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Author (up) Xu, Y.; Zhao, W.; Li, T.; Zhao, Y.; Bu, H.; Song, S. url  doi
openurl 
  Title Effects of acupuncture for the treatment of endometriosis-related pain: A systematic review and meta-analysis Type of Study Journal Article
  Year 2017 Publication PloS one Abbreviated Journal PLoS One  
  Volume 12 Issue 10 Pages e0186616  
  Keywords *Acupuncture; Endometriosis/*complications; Female; Humans; Pain Management/*methods; Pain Measurement; Publication Bias  
  Abstract BACKGROUND: Endometriosis is a multifactorial, oestrogen-dependent, inflammatory, gynaecological condition that can result in long-lasting visceral pelvic pain and infertility. Acupuncture could be an effective treatment for endometriosis and may relieve pain. Our aim in the present study was to determine the effectiveness of acupuncture as a treatment for endometriosis-related pain. METHODS: In December 2016, six databases were searched for randomised controlled trials that determined the effectiveness of acupuncture in the treatment of endometriosis-related pain. Ultimately, 10 studies involving 589 patients were included. The main outcomes assessed were variation in pain level, variation in peripheral blood CA-125 level, and clinical effective rate. All analyses were performed using comprehensive meta-analysis statistical software. RESULTS: Of the 10 studies included, only one pilot study used a placebo control and assessed blinding; the rest used various controls (medications and herbs), which were impossible to blind. The sample sizes were small in all studies, ranging from 8 to 36 patients per arm. The mean difference (MD) in pain reduction (pre- minus post-interventional pain level-measured on a 0-10-point scale) between the acupuncture and control groups was 1.36 (95% confidence intervals [CI] = 1.01-1.72, P<0.0001). Acupuncture had a positive effect on peripheral blood CA-125 levels, as compared with the control groups (MD = 5.9, 95% CI = 1.56-10.25, P = 0.008). Similarly, the effect of acupuncture on clinical effective rate was positive, as compared with the control groups (odds ratio = 2.07; 95% CI = 1.24-3.44, P = 0.005). CONCLUSIONS: Few randomised, blinded clinical trials have addressed the efficacy of acupuncture in treating endometriosis-related pain. Nonetheless, the current literature suggests that acupuncture reduces pain and serum CA-125 levels, regardless of the control intervention used. To confirm these findings, additional, blinded studies with proper controls and adequate sample sizes are needed.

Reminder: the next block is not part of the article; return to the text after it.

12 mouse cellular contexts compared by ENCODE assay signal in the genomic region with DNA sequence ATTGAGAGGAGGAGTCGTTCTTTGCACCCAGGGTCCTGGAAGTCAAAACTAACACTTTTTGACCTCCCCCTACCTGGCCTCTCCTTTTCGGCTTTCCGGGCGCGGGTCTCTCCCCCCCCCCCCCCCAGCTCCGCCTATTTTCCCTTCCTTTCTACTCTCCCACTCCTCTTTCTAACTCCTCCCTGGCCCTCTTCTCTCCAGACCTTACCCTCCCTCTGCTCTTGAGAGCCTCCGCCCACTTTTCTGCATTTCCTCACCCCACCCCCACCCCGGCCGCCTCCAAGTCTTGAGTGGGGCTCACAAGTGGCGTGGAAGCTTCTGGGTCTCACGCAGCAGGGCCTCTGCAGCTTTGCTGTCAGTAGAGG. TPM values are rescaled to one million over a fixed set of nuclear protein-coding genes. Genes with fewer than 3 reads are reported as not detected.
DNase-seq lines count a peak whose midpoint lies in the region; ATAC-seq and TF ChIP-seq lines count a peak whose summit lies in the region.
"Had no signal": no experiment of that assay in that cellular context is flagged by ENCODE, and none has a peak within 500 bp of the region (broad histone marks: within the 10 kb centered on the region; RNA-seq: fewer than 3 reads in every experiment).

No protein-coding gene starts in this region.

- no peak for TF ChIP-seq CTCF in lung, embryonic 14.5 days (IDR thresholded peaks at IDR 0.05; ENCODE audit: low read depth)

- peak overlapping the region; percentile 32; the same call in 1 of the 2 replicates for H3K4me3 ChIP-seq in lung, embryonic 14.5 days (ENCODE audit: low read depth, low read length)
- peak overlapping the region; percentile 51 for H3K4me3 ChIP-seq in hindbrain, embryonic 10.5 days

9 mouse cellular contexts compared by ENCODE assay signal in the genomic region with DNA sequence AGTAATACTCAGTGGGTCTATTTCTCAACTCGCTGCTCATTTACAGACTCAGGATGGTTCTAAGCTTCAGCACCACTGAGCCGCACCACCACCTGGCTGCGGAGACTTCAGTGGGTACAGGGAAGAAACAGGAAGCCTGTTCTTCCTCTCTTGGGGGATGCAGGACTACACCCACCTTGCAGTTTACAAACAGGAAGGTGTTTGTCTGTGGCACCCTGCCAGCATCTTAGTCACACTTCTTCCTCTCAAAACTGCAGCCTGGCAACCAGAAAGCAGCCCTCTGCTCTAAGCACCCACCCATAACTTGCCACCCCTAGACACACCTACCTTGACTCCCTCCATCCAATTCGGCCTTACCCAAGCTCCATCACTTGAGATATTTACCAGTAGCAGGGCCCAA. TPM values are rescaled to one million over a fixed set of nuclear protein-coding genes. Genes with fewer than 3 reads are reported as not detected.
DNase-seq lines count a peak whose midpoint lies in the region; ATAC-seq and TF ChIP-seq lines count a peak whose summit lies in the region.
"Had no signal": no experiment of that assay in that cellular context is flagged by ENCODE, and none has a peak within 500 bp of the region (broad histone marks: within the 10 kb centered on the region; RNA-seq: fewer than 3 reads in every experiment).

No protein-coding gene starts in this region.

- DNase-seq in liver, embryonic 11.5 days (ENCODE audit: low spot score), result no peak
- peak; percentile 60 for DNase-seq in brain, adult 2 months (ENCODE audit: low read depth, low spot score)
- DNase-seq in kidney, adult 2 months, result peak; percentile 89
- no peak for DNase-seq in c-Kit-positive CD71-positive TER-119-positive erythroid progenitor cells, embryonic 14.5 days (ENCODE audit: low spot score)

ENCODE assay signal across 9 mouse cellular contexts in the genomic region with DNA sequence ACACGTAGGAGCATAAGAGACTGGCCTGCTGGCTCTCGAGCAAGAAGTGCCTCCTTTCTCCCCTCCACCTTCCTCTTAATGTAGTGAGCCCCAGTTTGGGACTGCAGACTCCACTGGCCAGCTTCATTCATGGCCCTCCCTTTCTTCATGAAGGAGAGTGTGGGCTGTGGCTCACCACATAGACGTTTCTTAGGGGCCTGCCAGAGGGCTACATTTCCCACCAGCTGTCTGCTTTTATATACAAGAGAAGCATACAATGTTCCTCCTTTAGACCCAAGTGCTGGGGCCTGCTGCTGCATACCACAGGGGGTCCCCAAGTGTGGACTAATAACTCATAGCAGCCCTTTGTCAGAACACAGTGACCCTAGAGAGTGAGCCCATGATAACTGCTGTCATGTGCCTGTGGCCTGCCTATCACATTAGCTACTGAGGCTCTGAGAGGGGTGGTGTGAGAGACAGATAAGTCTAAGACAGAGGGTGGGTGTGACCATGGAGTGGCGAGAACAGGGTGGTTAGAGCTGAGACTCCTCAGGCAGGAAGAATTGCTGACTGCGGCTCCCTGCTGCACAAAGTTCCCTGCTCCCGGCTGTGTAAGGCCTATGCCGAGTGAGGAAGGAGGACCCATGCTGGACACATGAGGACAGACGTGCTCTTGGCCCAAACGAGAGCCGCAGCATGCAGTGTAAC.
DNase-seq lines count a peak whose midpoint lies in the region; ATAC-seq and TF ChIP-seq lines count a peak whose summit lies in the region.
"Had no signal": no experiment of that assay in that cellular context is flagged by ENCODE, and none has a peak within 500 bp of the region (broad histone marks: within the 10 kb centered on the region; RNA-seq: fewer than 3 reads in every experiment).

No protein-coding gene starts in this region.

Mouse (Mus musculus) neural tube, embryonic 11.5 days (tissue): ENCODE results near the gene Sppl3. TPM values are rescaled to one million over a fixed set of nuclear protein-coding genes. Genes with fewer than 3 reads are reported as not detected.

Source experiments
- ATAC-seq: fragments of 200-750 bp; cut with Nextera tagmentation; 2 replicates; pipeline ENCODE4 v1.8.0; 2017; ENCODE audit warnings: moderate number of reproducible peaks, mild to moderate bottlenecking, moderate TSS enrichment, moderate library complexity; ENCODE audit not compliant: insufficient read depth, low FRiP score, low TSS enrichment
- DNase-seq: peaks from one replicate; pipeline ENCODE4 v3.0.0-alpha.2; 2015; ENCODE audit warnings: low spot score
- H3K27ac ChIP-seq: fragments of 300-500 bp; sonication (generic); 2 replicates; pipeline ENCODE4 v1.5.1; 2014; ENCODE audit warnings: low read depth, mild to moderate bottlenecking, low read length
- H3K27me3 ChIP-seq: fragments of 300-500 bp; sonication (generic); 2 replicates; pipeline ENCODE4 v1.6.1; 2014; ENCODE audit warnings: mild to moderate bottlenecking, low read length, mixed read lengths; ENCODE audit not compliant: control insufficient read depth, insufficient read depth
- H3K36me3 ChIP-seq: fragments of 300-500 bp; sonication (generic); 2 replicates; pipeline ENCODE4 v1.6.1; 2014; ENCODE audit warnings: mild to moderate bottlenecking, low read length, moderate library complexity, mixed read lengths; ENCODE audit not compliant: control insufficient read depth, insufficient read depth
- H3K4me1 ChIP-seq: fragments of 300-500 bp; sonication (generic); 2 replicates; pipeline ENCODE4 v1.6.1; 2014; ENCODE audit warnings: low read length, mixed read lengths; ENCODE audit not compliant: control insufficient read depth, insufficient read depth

Address Laboratory of Anatomy, School of Integrative Medicine, Tianjin University of Traditional Chinese Medicine, Tianjin, China  
  Publisher
  Language English Number of Treatments  
  Treatment Follow-up Frequency Number of Participants  
  Time in Treatment Condition
  Disease Category OCSI Score  
  Notes PMID:29077705; PMCID:PMC5659600 Approved no  
  Call Number OCOM @ refbase @ Serial 2938  
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